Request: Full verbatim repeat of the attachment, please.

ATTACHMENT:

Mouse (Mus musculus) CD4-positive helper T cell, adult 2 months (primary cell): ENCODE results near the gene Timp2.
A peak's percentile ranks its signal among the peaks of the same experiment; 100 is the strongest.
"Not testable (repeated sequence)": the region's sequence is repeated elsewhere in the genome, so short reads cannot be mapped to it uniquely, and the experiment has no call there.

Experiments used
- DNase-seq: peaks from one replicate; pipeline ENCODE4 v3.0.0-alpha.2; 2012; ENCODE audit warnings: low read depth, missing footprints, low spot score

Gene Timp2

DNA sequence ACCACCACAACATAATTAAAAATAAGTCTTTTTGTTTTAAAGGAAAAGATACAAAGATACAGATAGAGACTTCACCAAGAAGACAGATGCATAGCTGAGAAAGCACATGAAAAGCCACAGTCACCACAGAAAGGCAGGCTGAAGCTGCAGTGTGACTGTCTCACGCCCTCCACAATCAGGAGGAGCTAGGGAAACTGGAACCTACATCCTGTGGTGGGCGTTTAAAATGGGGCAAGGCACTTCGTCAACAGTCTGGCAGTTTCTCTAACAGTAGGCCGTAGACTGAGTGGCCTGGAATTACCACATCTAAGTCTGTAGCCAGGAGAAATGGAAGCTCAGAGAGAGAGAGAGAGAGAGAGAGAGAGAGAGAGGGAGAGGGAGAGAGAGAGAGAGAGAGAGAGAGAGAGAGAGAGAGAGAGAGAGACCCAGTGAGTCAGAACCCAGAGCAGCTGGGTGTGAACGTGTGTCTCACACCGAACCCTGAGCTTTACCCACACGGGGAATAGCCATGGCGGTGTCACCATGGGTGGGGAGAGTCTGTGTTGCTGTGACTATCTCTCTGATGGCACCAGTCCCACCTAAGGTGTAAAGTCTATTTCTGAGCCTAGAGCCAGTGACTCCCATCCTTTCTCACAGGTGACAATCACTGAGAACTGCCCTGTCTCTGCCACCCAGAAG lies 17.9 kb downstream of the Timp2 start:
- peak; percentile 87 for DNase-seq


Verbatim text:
Mouse (Mus musculus) CD4-positive helper T cell, adult 2 months (primary cell): ENCODE results near the gene Timp2.
A peak's percentile ranks its signal among the peaks of the same experiment; 100 is the strongest.
"Not testable (repeated sequence)": the region's sequence is repeated elsewhere in the genome, so short reads cannot be mapped to it uniquely, and the experiment has no call there.

Experiments used
- DNase-seq: peaks from one replicate; pipeline ENCODE4 v3.0.0-alpha.2; 2012; ENCODE audit warnings: low read depth, missing footprints, low spot score

Gene Timp2

DNA sequence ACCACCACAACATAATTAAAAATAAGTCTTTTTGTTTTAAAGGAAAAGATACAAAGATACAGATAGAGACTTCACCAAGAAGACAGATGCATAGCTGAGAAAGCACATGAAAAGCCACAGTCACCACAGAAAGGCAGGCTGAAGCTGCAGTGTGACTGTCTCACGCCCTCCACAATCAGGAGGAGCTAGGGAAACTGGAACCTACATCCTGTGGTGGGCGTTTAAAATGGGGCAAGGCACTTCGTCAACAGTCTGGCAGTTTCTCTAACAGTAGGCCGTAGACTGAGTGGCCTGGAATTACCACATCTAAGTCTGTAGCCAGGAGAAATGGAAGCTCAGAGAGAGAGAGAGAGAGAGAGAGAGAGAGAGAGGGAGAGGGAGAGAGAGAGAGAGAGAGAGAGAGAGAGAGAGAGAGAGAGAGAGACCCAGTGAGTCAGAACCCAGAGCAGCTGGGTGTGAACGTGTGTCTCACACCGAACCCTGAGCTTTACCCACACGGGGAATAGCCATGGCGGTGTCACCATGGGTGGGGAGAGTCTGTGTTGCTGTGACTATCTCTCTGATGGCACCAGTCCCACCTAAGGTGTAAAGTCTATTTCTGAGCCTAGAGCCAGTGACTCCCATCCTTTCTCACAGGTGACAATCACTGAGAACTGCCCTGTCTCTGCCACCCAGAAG lies 17.9 kb downstream of the Timp2 start:
- peak; percentile 87 for DNase-seq